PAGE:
‘Punching holes in the darkness’ : Leading Middle East female artists light up London

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CARAVAN artists Mayasa Al-Sowaidi and Marwa Al-Khalifa.
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Artist Sheikha Lulwa Al-Khalifa. (Photos by Marc Gascoigne)
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'From the Outside' by Lulwa Al-Khalifa.
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Palestinian artist Manal Deeb’s painting combines the abstract with traditional cultural elements.
Updated 20 July 2017
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‘Punching holes in the darkness’ : Leading Middle East female artists light up London

A powerful exhibition of the work of 31 contemporary female artists from 12 Middle Eastern countries is now showing in London.
Among the artists are Ahaad Al-Amoudi from Jeddah, Sheikha Lulwa Al-Khalifa from Bahrain and Shereen Audi from Jordan.
Each work shows a different aspect of women, and collectively they demonstrate a great range of emotions, insights and life experiences as interpreted by the artists.
The work “Land of Dreams” by Al-Amoudi makes the viewer stop and stare because it is so unexpected and unusual.
It shows a desert landscape filled with images of the popular Emirati singer Ahlam Al-Shami. She appears to emerge from the sand, dominating the landscape and blotting out everything else you might expect to see in this setting.
The artist chose Al-Shami as her subject because she is so prolific on the Internet and social media. Her public image also challenges perceptions of the submissive stereotype.
“I wanted the viewer to come with their own notion and interpretation of their land of dreams, then be subjected to Ahlam scattered across an empty plot of land,” said Al-Amoudi (“Ahlam” means “dream” in Arabic).
Al-Amoudi obtained a bachelor’s degree in graphic design at Dar Al-Hekma University, and is finishing her masters in print at the Royal College of Art in London.
Al-Khalifa has a thought-provoking image of a woman staring out through a barrier of white lines that resemble a blind. Just as her view of the world is distorted, so is the view of those looking at her from the outside.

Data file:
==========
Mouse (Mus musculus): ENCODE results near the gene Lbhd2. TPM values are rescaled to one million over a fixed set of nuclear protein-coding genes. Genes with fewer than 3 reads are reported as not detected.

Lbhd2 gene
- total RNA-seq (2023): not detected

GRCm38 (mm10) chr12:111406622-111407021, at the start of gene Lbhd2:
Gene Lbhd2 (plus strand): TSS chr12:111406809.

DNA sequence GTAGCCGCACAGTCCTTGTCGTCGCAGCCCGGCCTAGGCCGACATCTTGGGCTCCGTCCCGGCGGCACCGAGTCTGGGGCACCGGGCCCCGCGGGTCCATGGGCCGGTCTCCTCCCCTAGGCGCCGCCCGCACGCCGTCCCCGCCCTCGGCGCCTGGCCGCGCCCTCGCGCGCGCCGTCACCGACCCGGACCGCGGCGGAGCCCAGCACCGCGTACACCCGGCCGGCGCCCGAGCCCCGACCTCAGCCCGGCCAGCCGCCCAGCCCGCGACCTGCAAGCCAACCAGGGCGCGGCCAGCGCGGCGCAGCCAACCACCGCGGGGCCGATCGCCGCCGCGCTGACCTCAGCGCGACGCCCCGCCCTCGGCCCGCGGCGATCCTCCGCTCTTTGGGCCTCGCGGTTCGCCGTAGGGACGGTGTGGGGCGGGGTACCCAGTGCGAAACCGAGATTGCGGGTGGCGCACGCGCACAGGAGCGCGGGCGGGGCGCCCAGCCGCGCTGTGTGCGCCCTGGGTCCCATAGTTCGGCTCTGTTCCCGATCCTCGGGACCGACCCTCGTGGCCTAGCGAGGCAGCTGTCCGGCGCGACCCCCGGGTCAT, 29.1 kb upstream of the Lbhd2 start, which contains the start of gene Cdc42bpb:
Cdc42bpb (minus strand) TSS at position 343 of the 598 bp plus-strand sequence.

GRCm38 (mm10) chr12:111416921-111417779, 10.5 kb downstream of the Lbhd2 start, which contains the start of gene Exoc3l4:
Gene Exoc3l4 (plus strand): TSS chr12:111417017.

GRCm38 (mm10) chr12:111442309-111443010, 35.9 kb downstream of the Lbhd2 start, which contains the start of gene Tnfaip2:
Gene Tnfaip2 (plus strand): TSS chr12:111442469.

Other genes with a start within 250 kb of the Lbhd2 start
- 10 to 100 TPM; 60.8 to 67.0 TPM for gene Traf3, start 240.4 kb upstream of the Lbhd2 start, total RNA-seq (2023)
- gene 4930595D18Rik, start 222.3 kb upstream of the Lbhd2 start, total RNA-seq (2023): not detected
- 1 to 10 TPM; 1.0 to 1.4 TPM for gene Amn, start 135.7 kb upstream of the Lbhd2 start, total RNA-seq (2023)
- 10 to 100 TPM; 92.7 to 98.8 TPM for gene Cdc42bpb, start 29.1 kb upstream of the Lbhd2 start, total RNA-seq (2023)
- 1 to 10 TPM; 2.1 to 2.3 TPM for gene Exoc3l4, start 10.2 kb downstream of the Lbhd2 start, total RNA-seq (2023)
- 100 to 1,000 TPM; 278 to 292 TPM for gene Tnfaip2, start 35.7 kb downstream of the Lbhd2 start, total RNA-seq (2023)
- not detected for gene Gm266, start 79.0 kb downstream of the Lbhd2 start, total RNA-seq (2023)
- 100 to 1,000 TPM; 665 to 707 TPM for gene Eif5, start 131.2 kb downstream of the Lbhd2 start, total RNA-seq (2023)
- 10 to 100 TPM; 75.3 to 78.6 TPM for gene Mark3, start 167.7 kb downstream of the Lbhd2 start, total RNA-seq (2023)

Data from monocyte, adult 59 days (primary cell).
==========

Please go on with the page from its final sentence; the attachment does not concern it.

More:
“Middle Eastern women are an integral part of the world community,” she said. “They’re woven into the fabric of humanity that we’re all part of. We have more that unites than separates us. We just have to remove the barriers to obtain clarity.”
She added: “I really believe in the message behind this exhibition. It tries to bridge the gap between East and West; this is especially important now when there are so many misconceptions and so much misinformation around. Art is a perfect vehicle that can deliver a different message.”
The “I AM” exhibition, organized by CARAVAN and guest-curated by Janet Rady, a specialist in Middle Eastern contemporary art, premiered in May at the Jordan National Gallery of Fine Arts in Amman, under the patronage of Queen Rania. It is showing at London’s St. Martin-in-the-Fields in Trafalgar Square until Aug. 20 and will then tour North America until the end of 2018, premiering in Washington.
The founding president of CARAVAN, Rev. Canon Paul-Gordon Chandler, told Arab News: “The core message of this exhibition is about tearing down walls and building bridges. We’re doing this through the lens of Middle Eastern women. The artworks reflect and celebrate what Middle East women contribute to global peace.”
CARAVAN, which originated out of Cairo, is an international peacebuilding NGO that focuses on building bridges between the creeds and cultures of the Middle East and the West through the arts, which it sees as one of the most effective mediums to enhance understanding, bring about respect, enable sharing and deepen friendship between those of different faiths and cultures.
Chandler believes that everyone can play a part in breaking down walls of prejudice.
“It’s not always about big projects; it’s also about one on one. We each can do something to change the perception of the other. That’s our responsibility,” he said.
He recounted a story from the childhood of the famous author Robert Louis Stevenson to illustrate his point.
As a young boy, Stevenson used to watch from his window every evening as the lamp-lighter made his way down his street. One day, his mother asked him what he was looking at and he replied: “I am watching a man punch holes in the darkness.”
Washington-based Palestinian artist Manal Deeb’s painting “Golden” illustrates such a transformation from darkness to light. Her work combines the abstract with traditional cultural elements.